The R Street Institute respectfully submits these comments in response to the request for public comment issued by the Facebook Oversight Board in connection with its consideration of the decision by Facebook pertaining to Donald J. Trump referenced in Case No. 2021-001-FB-FBR. R Street is of the view that: a) context, and therefore case-by-case adjudication is critical to a valid and appropriate adjudication of the issues presented; b) that an operationalized framework is necessary to particularize more finely the considerations applicable to content moderation decisions; and c) that the same framework applicable to private citizens ought to be applied to political actors, with due regard for the different context in which their expression arises.

There is no universally accepted content moderation framework guiding Facebook’s practices or the Oversight Board’s subsequent analysis. Facebook is a private corporation, not a government, and is free to adopt any legal content moderation practices that suit its community and culture. The Oversight Board is chartered to “review content enforcement decisions and determine whether they were consistent with Facebook’s content policies and values,” and “will pay particular attention to the impact of removing content in light of human rights norms protecting free expression.” In practice, Facebook and the Oversight Board have made, perhaps implicitly, a determination to apply principles of international human rights law (IHRL). R Street concurs that IHRL is a reasonable source for the Board’s decision-making and its review of Facebook’s actions. We believe, however, that most IHRL is stated at too-high-a-level of generality to be of significant practical usefulness to the Board and inadequately specific to provide guidance to Facebook and notice to users as to how content decisions will be made.

Framework Factors — We, therefore, offer a framework for suggested analysis that identifies neutral principles and factors on which we believe the Board should rely for its decision-making. In doing so, we are cognizant of the fact that multifactor tests are, themselves, somewhat ambiguous and even sometimes subject to manipulation. Nevertheless, we believe that experience in both domestic and international legal systems over the past 50 years has demonstrated the utility of explicitly identifying relevant factors and issues for consideration in rendering judgment. The exposition of factors and their application to various fact-based scenarios will allow the development of, in effect, a common law of content moderation and, over time, provide greater transparency and clarity in evaluating Facebook’s actions and the Board’s responses:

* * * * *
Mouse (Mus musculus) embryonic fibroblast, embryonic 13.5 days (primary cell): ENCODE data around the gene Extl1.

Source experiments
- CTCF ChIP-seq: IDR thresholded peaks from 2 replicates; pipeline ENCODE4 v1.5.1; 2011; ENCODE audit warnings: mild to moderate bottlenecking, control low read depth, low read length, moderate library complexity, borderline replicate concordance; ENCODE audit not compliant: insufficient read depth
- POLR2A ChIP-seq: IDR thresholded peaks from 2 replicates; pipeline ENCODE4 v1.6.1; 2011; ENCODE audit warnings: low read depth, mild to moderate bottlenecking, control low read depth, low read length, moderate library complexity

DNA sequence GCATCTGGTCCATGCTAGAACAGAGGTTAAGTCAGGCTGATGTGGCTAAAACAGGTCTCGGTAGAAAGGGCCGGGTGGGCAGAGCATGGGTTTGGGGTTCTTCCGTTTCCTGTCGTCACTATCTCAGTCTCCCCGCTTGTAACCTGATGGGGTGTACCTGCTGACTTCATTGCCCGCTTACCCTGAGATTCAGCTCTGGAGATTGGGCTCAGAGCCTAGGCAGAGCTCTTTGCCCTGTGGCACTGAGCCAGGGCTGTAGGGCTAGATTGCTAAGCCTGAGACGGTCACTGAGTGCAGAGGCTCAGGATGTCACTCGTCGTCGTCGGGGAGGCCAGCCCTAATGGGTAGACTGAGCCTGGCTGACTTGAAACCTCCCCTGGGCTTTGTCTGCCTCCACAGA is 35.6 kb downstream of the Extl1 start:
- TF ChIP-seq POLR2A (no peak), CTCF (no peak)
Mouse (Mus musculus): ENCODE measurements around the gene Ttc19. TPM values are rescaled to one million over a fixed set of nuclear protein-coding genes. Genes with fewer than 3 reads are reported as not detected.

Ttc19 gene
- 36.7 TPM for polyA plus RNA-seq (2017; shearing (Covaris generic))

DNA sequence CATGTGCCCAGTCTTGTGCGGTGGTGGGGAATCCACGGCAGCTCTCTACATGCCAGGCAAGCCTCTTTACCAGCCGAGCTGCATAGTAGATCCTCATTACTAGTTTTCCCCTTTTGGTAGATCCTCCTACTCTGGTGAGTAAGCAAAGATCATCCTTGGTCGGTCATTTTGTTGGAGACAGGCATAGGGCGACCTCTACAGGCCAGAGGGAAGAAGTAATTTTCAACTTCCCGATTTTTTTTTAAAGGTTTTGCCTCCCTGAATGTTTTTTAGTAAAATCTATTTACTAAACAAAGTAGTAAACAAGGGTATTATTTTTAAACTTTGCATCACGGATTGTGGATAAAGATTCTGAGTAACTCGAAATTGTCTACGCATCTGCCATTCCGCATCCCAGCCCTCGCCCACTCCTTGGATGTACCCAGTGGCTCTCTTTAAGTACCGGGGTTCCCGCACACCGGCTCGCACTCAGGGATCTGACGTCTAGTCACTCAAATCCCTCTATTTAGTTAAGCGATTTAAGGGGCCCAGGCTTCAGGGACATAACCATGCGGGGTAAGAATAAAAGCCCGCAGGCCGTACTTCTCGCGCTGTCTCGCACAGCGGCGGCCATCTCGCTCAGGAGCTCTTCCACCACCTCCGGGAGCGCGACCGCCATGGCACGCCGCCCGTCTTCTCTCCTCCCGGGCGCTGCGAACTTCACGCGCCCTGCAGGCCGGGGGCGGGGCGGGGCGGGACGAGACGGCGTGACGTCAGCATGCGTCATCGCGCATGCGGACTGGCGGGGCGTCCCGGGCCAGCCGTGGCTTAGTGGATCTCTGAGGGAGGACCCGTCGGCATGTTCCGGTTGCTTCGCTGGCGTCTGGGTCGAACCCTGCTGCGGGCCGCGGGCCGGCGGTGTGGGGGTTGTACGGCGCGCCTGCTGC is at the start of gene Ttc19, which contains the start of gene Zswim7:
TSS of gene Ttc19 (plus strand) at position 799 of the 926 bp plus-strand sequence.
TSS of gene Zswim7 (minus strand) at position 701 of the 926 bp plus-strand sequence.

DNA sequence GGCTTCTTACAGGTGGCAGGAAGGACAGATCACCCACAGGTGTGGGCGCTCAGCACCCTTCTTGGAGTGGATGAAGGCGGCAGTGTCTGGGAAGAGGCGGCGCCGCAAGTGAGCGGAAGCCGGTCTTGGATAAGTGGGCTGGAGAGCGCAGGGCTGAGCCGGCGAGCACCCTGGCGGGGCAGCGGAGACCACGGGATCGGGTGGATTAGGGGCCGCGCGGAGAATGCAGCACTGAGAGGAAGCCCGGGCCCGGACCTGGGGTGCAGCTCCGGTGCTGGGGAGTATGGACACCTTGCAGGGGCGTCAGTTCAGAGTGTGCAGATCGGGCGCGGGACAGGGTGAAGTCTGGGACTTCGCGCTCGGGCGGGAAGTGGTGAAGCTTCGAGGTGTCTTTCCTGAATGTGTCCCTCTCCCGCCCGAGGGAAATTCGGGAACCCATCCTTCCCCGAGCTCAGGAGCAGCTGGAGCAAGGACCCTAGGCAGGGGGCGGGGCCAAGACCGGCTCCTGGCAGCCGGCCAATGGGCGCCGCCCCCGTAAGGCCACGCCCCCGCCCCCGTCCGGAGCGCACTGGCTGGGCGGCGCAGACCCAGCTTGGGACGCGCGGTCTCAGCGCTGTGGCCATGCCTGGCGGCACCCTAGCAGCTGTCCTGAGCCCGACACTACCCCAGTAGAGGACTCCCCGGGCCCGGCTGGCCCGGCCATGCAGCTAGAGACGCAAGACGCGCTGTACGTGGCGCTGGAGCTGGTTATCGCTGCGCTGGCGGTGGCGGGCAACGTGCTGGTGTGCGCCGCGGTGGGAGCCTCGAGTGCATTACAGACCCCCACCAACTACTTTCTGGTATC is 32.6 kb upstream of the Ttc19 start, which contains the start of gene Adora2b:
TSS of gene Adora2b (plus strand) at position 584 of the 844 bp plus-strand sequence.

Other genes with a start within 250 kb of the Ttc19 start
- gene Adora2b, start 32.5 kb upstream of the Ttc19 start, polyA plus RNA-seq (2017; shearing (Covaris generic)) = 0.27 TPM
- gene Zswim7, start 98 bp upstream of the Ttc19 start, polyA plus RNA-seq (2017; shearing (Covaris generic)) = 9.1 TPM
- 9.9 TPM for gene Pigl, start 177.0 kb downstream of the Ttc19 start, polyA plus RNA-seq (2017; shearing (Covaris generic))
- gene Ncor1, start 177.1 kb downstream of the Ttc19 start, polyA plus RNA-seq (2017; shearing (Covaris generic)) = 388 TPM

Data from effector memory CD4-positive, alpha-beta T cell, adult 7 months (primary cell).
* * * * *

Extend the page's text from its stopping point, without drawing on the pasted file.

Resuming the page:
President Trump – While the question before the Board pertains to prohibiting Trump from future posting, his final posts serve as background for our analysis. Based on the foregoing factors, Facebook’s decision to remove those posts and prohibit former President Trump from future posting was well justified. His posts about the election were demonstrably false and, in the real-world context of heightened political tension, especially inflammatory and harmful. Not only was violence imminent, but it was ongoing at the time the content was posted and, in context, could reasonably be read as an incitement to further violence. Particularly in the context of violent acts intended to disrupt the lawful transition of government authority, Trump’s content was an incitement to lawless action. Finally, Facebook had every reason to determine that alternative sanctions short of prohibiting future posts would not mitigate present or future harm.

R Street believes that it is reasonable to justify indefinite suspension by determining that Trump has a continuing political and public role and will continue to post content worth removing under these same factors. It seems clear to us that he has expressed no contrition and that the deterrence of other like-minded actors would be a positive benefit. However, this is ultimately a predictive judgment; restoring his posting privileges is defensible under different predictions. Even then, we would encourage any future restoration to include strict warnings regarding further harmful activity, with permanent suspension as the final escalatory step.

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